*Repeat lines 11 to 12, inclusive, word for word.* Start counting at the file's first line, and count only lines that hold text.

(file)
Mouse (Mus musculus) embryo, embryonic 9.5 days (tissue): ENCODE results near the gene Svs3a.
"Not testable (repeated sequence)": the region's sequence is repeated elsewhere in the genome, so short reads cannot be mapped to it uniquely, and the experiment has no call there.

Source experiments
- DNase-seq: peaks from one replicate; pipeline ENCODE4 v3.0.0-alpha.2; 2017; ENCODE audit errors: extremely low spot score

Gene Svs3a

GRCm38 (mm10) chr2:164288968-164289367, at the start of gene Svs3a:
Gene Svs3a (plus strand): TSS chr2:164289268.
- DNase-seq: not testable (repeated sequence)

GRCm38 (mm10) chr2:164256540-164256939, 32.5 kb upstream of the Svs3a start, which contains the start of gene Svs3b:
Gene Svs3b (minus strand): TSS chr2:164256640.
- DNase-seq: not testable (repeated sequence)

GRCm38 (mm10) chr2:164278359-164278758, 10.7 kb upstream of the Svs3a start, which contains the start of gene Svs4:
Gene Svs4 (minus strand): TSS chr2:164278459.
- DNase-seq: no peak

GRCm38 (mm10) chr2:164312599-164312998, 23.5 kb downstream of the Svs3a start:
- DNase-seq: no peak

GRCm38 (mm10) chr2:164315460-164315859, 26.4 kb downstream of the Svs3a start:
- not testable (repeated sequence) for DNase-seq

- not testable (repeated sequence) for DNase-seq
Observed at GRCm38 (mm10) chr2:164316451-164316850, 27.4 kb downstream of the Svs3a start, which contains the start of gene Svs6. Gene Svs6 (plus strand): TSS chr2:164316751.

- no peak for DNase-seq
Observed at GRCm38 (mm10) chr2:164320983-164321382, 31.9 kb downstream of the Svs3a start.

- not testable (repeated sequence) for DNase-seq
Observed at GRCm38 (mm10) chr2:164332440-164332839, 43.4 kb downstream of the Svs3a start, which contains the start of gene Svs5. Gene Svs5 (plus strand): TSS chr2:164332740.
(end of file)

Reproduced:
- DNase-seq: not testable (repeated sequence)

GRCm38 (mm10) chr2:164278359-164278758, 10.7 kb upstream of the Svs3a start, which contains the start of gene Svs4: